McCurdy v. Auburn University et al

Filing 77

OPINION AND ORDER directing that the exhibits submitted by the defendants 65 , 66 , and 76 are unsealed, as further set out in order. Signed by Honorable Judge Myron H. Thompson on 12/29/15. (djy, )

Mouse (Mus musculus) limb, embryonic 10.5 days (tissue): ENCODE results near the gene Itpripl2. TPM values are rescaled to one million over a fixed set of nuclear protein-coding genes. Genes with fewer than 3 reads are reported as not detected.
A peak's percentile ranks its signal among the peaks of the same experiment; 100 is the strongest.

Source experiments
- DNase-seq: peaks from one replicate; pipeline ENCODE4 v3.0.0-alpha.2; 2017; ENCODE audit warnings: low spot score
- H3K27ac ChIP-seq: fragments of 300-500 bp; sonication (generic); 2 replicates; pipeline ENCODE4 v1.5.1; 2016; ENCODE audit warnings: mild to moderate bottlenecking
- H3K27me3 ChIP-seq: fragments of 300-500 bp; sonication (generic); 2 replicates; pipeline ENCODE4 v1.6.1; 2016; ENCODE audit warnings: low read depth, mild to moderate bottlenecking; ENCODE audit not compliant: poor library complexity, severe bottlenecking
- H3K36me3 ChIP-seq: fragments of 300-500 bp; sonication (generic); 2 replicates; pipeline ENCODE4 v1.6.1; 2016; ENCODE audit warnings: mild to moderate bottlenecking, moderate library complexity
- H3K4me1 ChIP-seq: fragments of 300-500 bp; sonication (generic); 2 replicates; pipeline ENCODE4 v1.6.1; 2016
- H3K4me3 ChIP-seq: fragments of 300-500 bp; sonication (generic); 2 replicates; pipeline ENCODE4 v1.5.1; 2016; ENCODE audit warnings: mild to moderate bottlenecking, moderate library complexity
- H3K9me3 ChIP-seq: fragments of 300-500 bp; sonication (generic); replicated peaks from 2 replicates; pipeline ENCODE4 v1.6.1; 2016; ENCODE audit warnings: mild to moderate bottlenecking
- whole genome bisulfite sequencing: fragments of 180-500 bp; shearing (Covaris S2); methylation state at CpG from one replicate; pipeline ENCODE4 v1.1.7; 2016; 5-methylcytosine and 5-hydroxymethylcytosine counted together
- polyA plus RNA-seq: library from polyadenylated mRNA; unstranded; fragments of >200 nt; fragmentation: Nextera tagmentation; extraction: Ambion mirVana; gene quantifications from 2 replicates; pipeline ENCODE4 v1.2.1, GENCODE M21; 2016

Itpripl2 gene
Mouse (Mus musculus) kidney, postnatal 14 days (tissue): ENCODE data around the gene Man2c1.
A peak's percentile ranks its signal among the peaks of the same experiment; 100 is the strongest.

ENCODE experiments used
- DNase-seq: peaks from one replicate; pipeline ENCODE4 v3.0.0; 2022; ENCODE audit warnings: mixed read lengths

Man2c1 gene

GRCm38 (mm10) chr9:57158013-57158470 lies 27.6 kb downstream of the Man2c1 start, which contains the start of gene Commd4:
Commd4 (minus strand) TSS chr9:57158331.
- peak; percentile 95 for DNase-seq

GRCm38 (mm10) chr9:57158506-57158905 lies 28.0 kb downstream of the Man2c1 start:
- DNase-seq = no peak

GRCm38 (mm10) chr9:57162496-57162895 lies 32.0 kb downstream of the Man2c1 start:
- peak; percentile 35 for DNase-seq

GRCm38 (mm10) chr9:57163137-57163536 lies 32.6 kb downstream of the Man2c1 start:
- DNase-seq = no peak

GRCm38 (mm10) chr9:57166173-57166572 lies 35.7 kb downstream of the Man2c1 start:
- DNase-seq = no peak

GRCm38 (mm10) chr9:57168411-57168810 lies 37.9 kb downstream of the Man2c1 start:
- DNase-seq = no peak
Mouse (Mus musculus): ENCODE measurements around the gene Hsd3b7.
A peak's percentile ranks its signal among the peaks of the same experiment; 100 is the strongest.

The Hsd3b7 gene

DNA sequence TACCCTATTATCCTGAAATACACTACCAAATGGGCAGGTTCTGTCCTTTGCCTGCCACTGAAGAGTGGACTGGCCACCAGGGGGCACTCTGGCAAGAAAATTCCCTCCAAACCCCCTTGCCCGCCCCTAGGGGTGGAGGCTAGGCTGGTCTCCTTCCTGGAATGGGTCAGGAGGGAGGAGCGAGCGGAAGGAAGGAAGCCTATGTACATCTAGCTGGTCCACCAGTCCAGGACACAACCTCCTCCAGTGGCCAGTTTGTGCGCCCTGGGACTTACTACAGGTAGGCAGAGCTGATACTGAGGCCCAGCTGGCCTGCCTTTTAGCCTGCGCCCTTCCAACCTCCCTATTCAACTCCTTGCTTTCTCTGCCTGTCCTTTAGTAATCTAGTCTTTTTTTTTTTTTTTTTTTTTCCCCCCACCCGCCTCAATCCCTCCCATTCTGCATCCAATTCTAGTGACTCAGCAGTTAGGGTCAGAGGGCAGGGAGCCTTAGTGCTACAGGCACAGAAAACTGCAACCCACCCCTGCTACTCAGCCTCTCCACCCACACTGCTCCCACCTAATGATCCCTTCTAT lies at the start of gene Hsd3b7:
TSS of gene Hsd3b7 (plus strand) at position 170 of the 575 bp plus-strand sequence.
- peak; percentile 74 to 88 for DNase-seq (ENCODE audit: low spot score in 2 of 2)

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IN THE DISTRICT COURT OF THE UNITED STATES FOR THE MIDDLE DISTRICT OF ALABAMA, EASTERN DIVISION DOROTHY McCURDY, ) ) ) ) ) ) ) ) ) ) Plaintiff, v. AUBURN UNIVERSITY, et al., Defendants. CIVIL ACTION NO. 3:14cv226-MHT (WO) OPINION AND ORDER The issue presented in this lawsuit charging race discrimination submitted in in employment support of a is whether motion to settlement agreement should be unsealed. exhibits enforce a For reasons that follow, the court will unsealed and make public the exhibits. Plaintiff Dorothy McCurdy, who represents herself, has named employees Auburn as University defendants. She and has several charged of that, its on account of her race, the defendants paid her less than other employees doing comparable work, denied her a promotion, and subjected her to a hostile-work environment, all in violation of Title VII of the Civil Rights Act of 1964, as amended (42 U.S.C. §§ 1981a and 2000e through 2000e-17), and the Civil Rights Act of 1866, as amended (42 U.S.C. § 1981). jurisdiction under 42 U.S.C. This court has § 2000e-5(f)(3) (Title VII) and 28 U.S.C. § 1343(a)(3) (civil rights). The court defendants sealed submitted a in number support of of exhibits their motion the to enforce a settlement agreement they contend was entered between them and McCurdy. between counsel settlement for agreement; The exhibits include emails the parties emails and a regarding letter the regarding McCurdy’s refusal to sign the settlement agreement; the minutes of an on-the-record settlement conference held before a United States Magistrate Judge; and a copy of the purported settlement agreement. However, the court cautioned that the exhibits were being sealed “only conditionally or temporarily” and that the “court [would] decide later whether the documents should remain sealed or should be unsealed.” Order dated December 29, 2015 (doc. no. 75). 2 There is a general, but qualified common-law right of the public to access judicial records. Todd v. Daewon America, Inc., 2014 WL 2608454, at *2 (M.D. Ala. June 11, 2014). Judicial utmost public concern.” records “are matters of Romero v. Drummond Co., Inc., 480 F.3d 1234, 1245 (11th Cir. 2007) (quoting Landmark Commc’ns, Inc. v. Virginia, 435 U.S. 829, 839 (1978)). The exhibits at issue are part of the judicial record because they were filed with the court in support of the motion to enforce the settlement; merely a product of discovery. they are not See id. (stating that “[m]aterial filed in connection with any substantive pretrial motion, unrelated to discovery, is subject to the common documents law are right part of of access.”). the judicial Thus, record, these and a qualified right a public access attaches to them. The general right of public access to judicial records is especially strong here because the exhibits dispositively affect the resolution of this case or how it will ultimately be decided. See Stalnaker v. Novar Corp., 293 F. Supp. 2d 1260, 1264 (M.D. Ala. 2003) 3 (Thompson, J). If the settlement is enforced, the case will be resolved and therefore will be closed. Moreover, the fact that the exhibits go directly to disposition of a case against a taxpayer-funded public institution, that is, Auburn University, reinforces the public right of access. See Romero, 480 F.3d at 1246 (explaining that “whether information concerns public officials or public concerns” is a factor in determining if the public can view court documents). Admittedly, extraordinary circumstances may justify keeping judicial records outside Todd, 2014 WL 2608454, at *3. may be a compelling reason the public view. In other words, there to deny public access. Brown v. Advantage Engineering, Inc., 960 F.2d 1013, 1014 (11th Cir. 1992); see also Romero, 480 F.3d at 1246 (stating that “common law right of access may be overcome by a showing of good cause.”). there is a compelling interest in For example, secrecy if trade secrets or informants’ identities would be revealed in judicial records, or if children’s privacy would be affected by public access 4 to judicial records. Stalnaker, 293 F. Supp. 2d at 1264. McCurdy and the The mere fact that defendants have agreed to confidentiality is not sufficiently compelling to deny the public access to the disposition of this case. evidentiary basis for the See Todd, 2014 WL 2608454, at 3 (“The mere fact that both parties have agreed to confidentiality of an agreement is insufficient to overcome the right of the public to have access to the agreement.”). The parties have therefore not demonstrated any extraordinary circumstance that would merit the sealing of these exhibits. Accordingly, the exhibits, which were provisionally sealed, will be unsealed. * * * For the foregoing reasons, it is ORDERED that the exhibits submitted by the defendants (doc. nos. 65, 66, and 76)) are unsealed. DONE, this the 29th day of December, 2015. /s/ Myron H. Thompson UNITED STATES DISTRICT JUDGE

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